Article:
Disabled delhi metro dtc aap manish sisodia kejriwal free rides
In a study on fatal pedestrian crashes among persons using wheelchairs in the US from 2006 to 2012, it was found that men who use wheelchairs were five times more likely than women wheelchair users to be killed in roadside collisions. Unfortunately, we do not have such detailed data in India because of the forced invisibility of commuters with disabilities. But, we do have a 2011 Chennai-based study confirming road traffic accidents to be the main cause of amputations (acquired disability). A 2017 audit by the Centre for Science and Environment placed Delhi on the top in road accident deaths and cited the capital as most unsafe for pedestrians. Delhi is certainly not “safe” for commuters with disabilities.
In a meeting in December last year, with stakeholders to make Delhi a model Accessible City, at the Union Ministry of Social Justice, Delhi’s transport department gave an assurance to explore the possibility of bringing wheelchair-accessible cab services in the capital. A slogan of the general elections was to “leave no voter behind”, and the Election Commission vouched to provide free pick-up and drop facility to voters with disabilities. This, however, opened a pandora’s box: No public transport in Delhi (barring the metro) is wheelchair accessible.
The 70-point action plan of the Aam Aadmi Party for the Delhi Assembly Election, 2015, had a four point agenda on disability in addition to Action Plan 53 stating “persons with disability will be provided concessional passes on buses and in the metro”. On February 6, too, the speaker of the Delhi legislative assembly announced that concessions for the disabled will be extended to the Delhi Metro. This promise is yet to be fulfilled. The AAP’s 38-page Delhi manifesto for the general elections, 2019, revealed zero results while searching for “disability” or “disabilities”.
No manufacturer in India manufactures modified vehicles for the disabled. In fact, Maruti Inc, has devised its own discriminatory policy to deny government concession to customers with right leg disability. Disabled people are forced to go to local vendors who basically apply the “jugaad system” to their two and four-wheelers. Moreover, the Central government has also, for the first time, imposed GST on the assistive devices of “divine bodies” or “divyang” people, while keeping kajal GST-free. This was compounded by a recent Supreme Court judgement which further marginalised the disability sector by banning the retrofitting of vehicles in India (RTO vs K. Jayachandra, 2019). It goes without saying that a person with disability has to incur additional expenditure due to the absence of accessible public transport. This is also true for a majority of the able-bodied who acquire disability after road traffic accidents. Therefore, commuters with disabilities will benefit from free transport rather than any partial concession.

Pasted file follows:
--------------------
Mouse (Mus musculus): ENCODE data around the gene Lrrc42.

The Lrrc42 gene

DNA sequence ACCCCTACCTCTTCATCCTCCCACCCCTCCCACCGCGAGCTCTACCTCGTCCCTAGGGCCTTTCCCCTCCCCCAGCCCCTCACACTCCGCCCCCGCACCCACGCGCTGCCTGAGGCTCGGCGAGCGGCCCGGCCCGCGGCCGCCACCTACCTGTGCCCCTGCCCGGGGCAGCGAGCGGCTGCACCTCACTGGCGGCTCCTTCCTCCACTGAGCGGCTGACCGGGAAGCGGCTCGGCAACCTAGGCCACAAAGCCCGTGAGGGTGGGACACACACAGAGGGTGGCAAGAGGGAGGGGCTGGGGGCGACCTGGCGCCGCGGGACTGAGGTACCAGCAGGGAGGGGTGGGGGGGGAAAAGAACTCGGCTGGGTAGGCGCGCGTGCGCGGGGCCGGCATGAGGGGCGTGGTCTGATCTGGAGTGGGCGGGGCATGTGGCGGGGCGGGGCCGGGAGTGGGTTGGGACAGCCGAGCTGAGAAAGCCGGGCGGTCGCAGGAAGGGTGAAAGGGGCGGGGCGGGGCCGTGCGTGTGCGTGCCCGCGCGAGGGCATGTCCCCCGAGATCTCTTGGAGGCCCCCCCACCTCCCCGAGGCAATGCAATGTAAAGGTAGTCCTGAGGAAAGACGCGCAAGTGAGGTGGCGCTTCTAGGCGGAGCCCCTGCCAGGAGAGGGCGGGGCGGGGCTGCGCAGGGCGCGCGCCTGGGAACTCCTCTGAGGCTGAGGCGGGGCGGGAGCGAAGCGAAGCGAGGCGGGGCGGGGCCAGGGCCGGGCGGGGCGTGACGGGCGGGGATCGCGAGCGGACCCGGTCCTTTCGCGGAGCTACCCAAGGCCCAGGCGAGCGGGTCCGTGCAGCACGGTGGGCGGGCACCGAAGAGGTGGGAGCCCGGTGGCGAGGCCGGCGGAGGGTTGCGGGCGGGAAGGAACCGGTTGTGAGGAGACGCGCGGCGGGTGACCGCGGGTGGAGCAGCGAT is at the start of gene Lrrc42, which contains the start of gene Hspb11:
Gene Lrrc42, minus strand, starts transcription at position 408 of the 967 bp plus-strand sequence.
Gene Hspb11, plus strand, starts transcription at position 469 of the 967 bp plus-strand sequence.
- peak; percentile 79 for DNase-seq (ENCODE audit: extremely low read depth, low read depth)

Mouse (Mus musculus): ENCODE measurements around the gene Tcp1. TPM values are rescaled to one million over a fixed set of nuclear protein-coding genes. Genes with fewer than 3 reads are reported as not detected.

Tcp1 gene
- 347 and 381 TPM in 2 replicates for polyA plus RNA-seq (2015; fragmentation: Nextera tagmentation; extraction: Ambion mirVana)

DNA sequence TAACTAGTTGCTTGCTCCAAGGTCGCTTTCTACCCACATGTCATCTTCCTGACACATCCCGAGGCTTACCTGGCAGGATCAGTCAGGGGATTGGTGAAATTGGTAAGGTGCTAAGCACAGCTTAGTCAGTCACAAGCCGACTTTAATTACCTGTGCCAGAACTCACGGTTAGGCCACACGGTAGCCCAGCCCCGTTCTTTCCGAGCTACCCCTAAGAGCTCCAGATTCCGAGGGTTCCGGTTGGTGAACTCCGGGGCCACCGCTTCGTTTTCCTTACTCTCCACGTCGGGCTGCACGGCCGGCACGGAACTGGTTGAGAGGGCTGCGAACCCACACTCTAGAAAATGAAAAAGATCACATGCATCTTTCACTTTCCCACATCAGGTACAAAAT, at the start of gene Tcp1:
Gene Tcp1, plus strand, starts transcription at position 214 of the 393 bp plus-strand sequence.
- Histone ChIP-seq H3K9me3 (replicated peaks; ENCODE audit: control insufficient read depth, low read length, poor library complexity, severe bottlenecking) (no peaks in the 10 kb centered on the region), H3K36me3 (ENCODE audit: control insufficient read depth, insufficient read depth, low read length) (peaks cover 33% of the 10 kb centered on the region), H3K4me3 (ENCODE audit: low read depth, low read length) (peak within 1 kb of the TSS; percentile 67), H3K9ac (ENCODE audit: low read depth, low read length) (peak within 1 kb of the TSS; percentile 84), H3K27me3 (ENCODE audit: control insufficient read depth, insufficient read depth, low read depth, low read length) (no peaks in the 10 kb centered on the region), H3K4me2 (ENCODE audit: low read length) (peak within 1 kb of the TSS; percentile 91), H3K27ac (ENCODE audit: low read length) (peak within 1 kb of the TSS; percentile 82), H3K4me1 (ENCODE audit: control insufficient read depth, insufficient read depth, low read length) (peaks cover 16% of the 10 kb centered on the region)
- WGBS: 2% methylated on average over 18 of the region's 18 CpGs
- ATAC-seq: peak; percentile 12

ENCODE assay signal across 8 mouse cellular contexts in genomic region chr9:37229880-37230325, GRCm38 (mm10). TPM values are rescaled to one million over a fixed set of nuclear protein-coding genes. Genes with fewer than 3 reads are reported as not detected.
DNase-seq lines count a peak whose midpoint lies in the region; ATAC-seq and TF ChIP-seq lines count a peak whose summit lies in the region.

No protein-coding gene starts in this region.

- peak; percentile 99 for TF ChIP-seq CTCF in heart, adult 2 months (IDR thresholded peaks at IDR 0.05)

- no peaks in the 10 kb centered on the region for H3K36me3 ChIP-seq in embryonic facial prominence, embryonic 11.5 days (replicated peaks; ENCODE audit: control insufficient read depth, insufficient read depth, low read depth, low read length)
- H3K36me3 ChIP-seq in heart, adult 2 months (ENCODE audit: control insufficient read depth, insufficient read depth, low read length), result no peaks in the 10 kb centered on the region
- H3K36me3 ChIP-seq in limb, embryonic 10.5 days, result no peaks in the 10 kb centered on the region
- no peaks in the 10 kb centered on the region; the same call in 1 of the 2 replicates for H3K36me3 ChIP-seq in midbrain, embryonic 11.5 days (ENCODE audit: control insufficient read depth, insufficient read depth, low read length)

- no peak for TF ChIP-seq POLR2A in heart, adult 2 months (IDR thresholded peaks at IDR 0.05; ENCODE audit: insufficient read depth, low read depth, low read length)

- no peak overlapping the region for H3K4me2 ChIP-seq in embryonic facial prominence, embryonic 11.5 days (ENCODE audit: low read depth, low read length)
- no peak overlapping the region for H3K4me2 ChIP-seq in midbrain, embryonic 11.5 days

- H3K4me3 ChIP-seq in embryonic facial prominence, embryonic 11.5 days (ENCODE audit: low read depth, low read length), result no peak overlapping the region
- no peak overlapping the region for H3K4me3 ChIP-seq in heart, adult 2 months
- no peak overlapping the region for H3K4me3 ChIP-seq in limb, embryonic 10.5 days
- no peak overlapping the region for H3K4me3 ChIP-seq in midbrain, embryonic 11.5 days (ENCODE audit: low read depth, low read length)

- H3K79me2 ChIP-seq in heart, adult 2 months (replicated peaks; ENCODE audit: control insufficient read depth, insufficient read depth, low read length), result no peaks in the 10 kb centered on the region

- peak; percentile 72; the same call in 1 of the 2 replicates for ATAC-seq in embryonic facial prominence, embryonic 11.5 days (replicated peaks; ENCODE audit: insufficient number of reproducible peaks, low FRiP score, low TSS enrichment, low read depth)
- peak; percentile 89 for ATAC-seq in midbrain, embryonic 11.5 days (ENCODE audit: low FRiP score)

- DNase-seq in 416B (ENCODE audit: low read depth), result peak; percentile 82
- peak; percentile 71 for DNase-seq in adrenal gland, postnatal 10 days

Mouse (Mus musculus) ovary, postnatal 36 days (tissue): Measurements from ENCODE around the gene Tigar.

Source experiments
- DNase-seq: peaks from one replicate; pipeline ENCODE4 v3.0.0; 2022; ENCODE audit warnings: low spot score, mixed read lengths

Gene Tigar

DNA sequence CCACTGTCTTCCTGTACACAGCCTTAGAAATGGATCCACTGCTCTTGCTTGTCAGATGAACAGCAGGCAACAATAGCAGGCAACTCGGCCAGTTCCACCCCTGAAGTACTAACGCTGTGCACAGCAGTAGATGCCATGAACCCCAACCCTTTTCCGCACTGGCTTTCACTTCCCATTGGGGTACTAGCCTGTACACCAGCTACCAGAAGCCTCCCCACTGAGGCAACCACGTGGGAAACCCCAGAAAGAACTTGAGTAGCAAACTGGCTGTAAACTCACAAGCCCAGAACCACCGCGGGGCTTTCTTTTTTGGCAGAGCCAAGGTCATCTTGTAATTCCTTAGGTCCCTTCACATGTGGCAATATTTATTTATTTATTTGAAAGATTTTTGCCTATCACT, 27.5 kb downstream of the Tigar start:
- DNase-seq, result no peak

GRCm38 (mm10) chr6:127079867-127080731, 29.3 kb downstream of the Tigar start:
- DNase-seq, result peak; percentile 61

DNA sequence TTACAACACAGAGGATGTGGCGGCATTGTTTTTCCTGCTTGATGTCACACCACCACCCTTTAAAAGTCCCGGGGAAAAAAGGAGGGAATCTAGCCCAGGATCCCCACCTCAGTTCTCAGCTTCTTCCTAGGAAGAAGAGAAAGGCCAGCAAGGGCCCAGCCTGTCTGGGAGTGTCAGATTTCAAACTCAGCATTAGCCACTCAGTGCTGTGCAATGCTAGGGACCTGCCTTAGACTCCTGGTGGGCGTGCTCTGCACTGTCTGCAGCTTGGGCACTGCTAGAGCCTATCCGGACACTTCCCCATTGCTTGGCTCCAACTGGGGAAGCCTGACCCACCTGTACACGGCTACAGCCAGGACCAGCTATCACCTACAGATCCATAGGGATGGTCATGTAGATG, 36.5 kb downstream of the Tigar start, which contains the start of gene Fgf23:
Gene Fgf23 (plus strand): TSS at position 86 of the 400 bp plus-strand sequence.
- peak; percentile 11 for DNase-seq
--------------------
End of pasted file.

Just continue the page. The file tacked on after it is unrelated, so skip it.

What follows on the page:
The UN Convention on the Rights of Persons with Disabilities (Article 9) stipulates that, for the disabled, public transport must be accessible on an equal basis. The UN’s SDG target 11.2 calls for access to safe, affordable, accessible and sustainable transport systems for all, with special attention to commuters with disabilities. Data from eight developing countries indicates that the average proportion of persons with disabilities who consider transportation not accessible is 36 per cent (Sri Lanka 39 per cent and Nepal 33 per cent). In India, Section 41 of the Rights of Persons with Disabilities Act, 2016, mandates accessibility in transportation.
Delhi’s deputy chief minister travelled in a local bus to ask women about the free metro and bus transport facilities. I invite the Delhi chief minister to accompany me in a wheelchair, and the transport minister to get blindfolded along with a cane as an assistive device in order to navigate the city — to feel the lived experience of a commuter with disability. It won’t be difficult to judge who needs accessible and safe transportation the most. As Gandhi once said, a nation is known by how it treats its most marginalised members. Unless the state fulfils its obligation to provide dignified and accessible transportation to commuters with disabilities, they ought to provide us free metro services, as it remains the only means of accessible transport in our country.
(The writer teaches at University College of Medical Sciences, Delhi, and is a disability rights activist)